Leafy green vegetables can help you replenish your iron levels, which dip low during your period. Spinach and kale are examples of vegetables that can boost your iron and magnesium, helping to decrease your symptoms. These vegetables help with fatigue, body pain, and dizziness.
Nuts are a good source of protein since they are full of omega-3 fatty acids. They contain other vitamins and nutrients, too, including magnesium. You can experience the benefits of nuts in nut butter or nut milk in addition to eating them whole.
Rich in iron, protein, magnesium, and other nutrients, quinoa is a beneficial addition to your diet. It has a low glycemic index, meaning it will help you feel full and energetic. Plus, it won’t cause you to crash later from too much sugar.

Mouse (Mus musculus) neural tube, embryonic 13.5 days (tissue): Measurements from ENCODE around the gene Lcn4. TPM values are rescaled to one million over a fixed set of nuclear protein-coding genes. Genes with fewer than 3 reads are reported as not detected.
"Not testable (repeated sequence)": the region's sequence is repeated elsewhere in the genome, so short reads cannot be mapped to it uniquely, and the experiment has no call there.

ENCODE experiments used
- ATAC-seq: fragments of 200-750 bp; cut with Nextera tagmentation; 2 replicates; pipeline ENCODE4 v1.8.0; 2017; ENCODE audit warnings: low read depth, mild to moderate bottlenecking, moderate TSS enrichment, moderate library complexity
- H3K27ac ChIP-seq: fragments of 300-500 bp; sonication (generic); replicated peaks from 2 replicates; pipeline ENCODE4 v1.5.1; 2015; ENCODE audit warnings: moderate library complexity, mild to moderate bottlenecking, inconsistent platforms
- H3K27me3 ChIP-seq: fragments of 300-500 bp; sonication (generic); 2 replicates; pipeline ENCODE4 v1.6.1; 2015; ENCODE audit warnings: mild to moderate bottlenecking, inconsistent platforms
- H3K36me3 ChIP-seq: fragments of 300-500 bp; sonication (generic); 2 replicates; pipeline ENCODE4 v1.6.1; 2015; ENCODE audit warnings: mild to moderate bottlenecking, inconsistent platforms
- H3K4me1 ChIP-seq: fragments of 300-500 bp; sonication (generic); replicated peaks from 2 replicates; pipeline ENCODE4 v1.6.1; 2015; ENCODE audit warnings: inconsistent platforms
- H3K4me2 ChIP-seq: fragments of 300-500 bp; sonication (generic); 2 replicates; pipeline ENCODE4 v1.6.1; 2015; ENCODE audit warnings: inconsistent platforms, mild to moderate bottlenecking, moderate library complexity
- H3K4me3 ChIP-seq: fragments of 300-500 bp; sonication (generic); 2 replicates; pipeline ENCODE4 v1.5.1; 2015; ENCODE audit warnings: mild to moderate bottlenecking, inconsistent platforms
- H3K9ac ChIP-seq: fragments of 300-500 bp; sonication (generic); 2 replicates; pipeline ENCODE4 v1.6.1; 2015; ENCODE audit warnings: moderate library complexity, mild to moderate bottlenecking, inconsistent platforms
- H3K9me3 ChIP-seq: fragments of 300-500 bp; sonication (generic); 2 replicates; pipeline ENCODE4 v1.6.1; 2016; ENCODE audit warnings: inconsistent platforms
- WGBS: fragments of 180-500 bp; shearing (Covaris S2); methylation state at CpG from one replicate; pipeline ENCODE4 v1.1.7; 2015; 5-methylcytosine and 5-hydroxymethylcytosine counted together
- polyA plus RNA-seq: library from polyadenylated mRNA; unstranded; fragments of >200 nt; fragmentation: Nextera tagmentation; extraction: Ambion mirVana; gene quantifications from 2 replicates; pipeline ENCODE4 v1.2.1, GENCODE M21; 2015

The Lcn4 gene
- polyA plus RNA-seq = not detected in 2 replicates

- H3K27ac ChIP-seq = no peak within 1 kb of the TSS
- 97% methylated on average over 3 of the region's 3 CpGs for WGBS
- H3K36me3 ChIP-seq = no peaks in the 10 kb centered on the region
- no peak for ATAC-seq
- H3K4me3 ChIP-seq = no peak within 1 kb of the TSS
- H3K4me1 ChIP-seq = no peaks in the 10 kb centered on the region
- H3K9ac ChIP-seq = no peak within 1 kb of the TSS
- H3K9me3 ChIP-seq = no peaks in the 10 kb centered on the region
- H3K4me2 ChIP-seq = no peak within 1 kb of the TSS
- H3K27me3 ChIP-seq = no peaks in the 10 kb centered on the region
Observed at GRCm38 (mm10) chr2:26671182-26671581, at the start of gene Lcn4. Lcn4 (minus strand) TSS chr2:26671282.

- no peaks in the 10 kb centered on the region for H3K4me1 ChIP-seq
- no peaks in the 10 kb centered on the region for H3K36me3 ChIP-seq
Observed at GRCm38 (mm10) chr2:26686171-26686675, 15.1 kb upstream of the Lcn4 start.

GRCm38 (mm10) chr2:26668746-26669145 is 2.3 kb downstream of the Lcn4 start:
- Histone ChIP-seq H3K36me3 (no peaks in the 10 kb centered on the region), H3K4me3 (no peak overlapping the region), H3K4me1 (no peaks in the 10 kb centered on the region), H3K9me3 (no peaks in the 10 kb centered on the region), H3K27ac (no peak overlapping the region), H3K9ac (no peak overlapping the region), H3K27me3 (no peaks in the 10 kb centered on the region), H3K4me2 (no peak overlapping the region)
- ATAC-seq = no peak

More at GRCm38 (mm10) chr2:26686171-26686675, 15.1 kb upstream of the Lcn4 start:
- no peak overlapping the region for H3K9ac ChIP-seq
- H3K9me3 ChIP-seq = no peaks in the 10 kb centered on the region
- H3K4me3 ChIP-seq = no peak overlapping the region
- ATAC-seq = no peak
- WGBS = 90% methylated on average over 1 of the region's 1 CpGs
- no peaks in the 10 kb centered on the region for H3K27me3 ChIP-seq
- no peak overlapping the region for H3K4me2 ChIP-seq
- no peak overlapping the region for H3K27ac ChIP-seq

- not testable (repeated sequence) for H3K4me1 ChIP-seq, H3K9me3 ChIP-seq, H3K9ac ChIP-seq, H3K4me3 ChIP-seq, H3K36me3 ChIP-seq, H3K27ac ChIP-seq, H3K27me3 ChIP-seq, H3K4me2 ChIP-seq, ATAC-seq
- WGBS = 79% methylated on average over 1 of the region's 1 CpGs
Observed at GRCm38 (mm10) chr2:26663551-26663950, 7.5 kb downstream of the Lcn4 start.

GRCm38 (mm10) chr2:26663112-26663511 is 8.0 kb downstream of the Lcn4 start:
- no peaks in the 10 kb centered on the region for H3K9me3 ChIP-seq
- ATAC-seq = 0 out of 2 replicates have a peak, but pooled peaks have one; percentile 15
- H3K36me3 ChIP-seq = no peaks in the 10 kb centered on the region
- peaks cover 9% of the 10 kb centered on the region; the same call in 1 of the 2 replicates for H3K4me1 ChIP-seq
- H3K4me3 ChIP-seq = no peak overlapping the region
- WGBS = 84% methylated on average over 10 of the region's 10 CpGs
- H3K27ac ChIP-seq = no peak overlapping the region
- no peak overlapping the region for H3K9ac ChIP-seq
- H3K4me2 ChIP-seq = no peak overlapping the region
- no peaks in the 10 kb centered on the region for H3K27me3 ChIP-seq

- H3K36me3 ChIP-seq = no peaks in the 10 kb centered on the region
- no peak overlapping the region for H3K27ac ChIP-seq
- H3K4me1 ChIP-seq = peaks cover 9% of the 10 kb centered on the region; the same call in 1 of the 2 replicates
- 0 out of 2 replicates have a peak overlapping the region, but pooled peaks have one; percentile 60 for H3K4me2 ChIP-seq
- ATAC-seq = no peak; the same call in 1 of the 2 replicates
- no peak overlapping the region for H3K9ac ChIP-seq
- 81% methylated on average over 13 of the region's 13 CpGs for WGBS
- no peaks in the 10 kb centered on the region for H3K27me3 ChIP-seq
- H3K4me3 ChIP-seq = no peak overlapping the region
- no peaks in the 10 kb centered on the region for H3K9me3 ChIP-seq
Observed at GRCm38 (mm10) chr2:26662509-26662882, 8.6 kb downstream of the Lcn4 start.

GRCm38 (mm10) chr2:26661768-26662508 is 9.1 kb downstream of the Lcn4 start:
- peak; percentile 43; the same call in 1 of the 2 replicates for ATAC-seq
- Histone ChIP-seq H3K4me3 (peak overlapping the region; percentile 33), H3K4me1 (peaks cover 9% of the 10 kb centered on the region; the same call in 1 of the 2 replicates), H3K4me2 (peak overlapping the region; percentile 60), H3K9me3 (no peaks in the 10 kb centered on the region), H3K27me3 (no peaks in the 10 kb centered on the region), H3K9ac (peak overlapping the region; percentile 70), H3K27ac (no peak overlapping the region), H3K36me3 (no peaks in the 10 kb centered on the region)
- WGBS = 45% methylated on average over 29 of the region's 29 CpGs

Ginger has anti-inflammatory effects, which can ease tense or achy muscles. It also prevents nausea, which sometimes affects a woman during her cycle. You can use ginger in your meals, or you can take it in tea.
11. Flaxseed Oil
Flaxseed oil is full of omega-3 fatty acids, helping reducing menstruation symptoms. It can ease constipation, bloating, and cramping, which is sure to make you feel better.
Yeast infections are common in women during or just after their period. Increasing the number of probiotics that you consume can help prevent those infections.
Probiotics are found in yogurt and are good bacteria that help you fight infections. Yogurt also contains magnesium, calcium, and other essential vitamins and nutrients.
Fish is a nutritious way to increase your iron, protein, and omega-3 fatty acids. It will replenish your depleting levels and reduce the pain of period cramps. Not only will you naturally feel better, but you can also limit the number of pain killers you might usually use.